Emily [00:22:55] Yeah and you know, some more vulnerable cases, you know, where people were like- I mean, there was always a period in the eighties, it's so, again, very different now but for a time in the eighties there were people who were left over who would come and find refuge there that didn't feel that they had a belonging or a sense of- or a place to go.
Annie [00:23:17] And Glastonbury was the closest thing?
Emily [00:23:19] And so they came and they stayed. And they'd appear, you know, so people would come sometimes like a month after. And there was always a period of time where my mum would be on the end of a phone. So we didn't have an office, the phone was in the house and my mum would answer the phone to these parents who were like looking for their kids and we would be matching the *laughs* It sounds crazy now, the kind of kids that were left in our house with the parents. So the parents would be like, 'she's got dark hair and a fringe' or whatever *laughs*.
Annie [00:23:50] You're looking out the window like, 'yeah, I think I see her!'
Annie [00:23:54] 'I think I've got her!'. So, come down and you can come and get her or we can- we had somebody who'd drive people home. And once this family came to get this girl called Anne-Marie who was from Liverpool, and she didn't want to go with them, the parents, and her parents were very, very straight. Like it was not like, the natural place for them to come. The festival at this point is absolutely like the Wild West. The scenes are just unbelievable outside of our house. So they get out of the car and they're like, 'where have we landed?'. They come into the house and Anne-Marie's sat and she's just like 'I'm not, I'm not coming'. So my mum's like, 'it's okay, she can stay here for a bit and we'll bring her back in a couple of weeks'. Anyway, she ended up staying for a while *laughs* and she was just there every day after school and you know- so there was some characters.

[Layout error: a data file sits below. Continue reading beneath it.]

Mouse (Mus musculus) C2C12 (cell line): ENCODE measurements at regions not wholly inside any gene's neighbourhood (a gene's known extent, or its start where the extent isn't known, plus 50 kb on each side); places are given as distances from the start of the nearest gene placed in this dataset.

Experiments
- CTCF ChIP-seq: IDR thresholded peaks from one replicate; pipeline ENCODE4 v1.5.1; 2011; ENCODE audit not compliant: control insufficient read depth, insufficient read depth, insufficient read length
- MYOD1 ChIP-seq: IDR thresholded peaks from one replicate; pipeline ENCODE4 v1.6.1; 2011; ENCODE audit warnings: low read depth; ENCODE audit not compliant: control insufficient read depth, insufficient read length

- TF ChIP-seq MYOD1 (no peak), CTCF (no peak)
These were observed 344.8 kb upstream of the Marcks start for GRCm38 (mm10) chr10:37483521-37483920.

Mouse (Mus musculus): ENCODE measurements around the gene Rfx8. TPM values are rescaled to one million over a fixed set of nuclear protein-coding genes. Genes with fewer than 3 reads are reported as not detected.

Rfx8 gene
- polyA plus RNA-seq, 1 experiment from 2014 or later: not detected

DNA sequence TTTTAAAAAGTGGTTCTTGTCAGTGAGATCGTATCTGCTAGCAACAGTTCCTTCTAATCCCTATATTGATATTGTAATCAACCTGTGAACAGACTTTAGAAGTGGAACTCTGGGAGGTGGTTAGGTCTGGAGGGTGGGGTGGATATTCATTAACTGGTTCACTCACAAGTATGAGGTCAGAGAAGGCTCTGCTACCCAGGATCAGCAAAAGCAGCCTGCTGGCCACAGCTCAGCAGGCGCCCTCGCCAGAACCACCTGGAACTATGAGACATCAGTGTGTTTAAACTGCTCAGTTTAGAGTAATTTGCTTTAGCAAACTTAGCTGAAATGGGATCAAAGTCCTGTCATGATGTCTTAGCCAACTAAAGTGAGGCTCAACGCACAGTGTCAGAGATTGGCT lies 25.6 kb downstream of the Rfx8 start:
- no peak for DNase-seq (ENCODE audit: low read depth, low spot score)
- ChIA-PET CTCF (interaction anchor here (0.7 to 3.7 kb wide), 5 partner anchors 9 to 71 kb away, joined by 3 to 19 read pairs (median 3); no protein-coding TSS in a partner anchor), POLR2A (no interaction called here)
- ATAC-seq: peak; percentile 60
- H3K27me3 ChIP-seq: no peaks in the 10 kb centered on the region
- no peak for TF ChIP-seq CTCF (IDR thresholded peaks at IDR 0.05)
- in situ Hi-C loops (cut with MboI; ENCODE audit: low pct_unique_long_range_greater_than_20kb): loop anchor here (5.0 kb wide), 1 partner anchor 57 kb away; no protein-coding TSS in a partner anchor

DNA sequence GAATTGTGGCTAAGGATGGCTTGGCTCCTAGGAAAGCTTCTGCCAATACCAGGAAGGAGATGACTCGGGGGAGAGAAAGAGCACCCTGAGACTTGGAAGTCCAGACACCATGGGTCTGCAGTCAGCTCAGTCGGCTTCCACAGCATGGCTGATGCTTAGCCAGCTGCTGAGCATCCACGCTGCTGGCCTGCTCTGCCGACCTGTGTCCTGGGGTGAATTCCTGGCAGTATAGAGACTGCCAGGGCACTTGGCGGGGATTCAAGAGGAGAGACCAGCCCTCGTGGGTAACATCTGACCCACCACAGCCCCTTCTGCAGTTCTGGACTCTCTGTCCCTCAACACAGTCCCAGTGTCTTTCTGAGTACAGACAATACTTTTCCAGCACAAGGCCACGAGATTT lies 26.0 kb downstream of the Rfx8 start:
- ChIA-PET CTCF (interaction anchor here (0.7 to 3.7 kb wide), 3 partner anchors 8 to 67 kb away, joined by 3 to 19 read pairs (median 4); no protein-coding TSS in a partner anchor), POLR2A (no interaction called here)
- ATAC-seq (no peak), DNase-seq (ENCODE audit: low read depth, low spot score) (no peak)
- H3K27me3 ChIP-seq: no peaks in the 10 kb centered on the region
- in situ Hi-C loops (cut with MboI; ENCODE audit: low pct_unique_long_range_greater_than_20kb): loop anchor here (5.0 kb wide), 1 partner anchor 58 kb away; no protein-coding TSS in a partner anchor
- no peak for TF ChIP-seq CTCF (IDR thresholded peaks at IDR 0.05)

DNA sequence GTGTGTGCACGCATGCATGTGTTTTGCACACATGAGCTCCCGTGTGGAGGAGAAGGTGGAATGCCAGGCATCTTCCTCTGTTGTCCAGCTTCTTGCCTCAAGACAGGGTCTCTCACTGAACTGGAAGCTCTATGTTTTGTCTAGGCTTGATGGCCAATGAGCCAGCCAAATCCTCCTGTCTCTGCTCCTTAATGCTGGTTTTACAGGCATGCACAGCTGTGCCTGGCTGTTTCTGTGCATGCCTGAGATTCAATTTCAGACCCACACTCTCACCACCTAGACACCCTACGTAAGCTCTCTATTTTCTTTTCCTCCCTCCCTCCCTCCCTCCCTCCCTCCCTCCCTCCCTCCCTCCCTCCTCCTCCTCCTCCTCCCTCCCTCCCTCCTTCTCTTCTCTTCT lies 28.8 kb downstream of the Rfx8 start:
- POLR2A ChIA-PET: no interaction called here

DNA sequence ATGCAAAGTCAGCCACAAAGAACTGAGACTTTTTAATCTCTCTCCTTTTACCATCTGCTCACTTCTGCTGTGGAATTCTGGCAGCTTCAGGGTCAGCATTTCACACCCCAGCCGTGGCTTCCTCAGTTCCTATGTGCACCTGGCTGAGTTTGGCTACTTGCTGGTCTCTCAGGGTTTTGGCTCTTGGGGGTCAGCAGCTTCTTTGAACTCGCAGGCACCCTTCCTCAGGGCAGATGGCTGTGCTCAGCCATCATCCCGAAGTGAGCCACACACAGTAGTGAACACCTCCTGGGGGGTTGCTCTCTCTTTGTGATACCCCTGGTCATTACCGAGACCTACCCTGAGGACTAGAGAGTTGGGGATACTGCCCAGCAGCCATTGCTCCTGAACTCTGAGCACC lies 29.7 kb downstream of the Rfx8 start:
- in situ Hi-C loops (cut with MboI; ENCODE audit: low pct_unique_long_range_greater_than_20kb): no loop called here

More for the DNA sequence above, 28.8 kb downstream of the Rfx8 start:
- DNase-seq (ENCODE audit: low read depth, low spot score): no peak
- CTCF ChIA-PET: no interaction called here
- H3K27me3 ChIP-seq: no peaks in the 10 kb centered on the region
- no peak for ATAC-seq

Annie [00:24:41] *Laughing* how long did she stay for?
Emily [00:24:41] She stayed for a couple of months.
Annie [00:24:44] Wow.
Emily [00:24:45] And she was great. These people were part of my life. And that was what my mum- you know, she put herself on the height chart in the kitchen with all of our heights.
Annie [00:24:52] Ahhh!
Emily [00:24:56] She put herself in like 1970 like roughly where she would have been *laughing*. It was so funny, but you know, and there were lots of cases that were kind of individual stories like this where my mum kind of looked after people. And that care thing, that is like, an amazing thing. That's a huge part of the festival. That's like the kind of nugget right in the heart, which is that, you're not like- you're coming, you're going to be looked after. If you're vulnerable, you're going to be, there's somewhere to go. We have an amazing welfare team. We have outreach all over the place and there's a kind of diff- there's a heart which is just different.
Annie [00:25:30] Yeah. Yeah. And there's a moral compass to it as well. Just in terms of how it runs as a business. It feels even weird to call it a business, but of course, you know. But like, if you put Glastonbury in the context of the festival landscape, festival culture is booming now. Everyone's got a festival. It just stands out. It's just so remarkable. It's so remarkable for how you work. Would you mind explaining like, the kind of, the ethics behind Glastonbury?
Emily [00:25:55] So, my dad is a methodist and from a very Methodist family. And so there was always this kind of slight guilt about having fun *laughs*. You know, slight like, you've got to give back if you're going to do something really indulgent like have a brilliant time, you've got to deliver something back. So there's a kind of greater, kind of message here which is about, I mean, so many of my family are like teachers and doctors and stuff. Like everyone's got this whole thing about-
Annie [00:26:24] Service.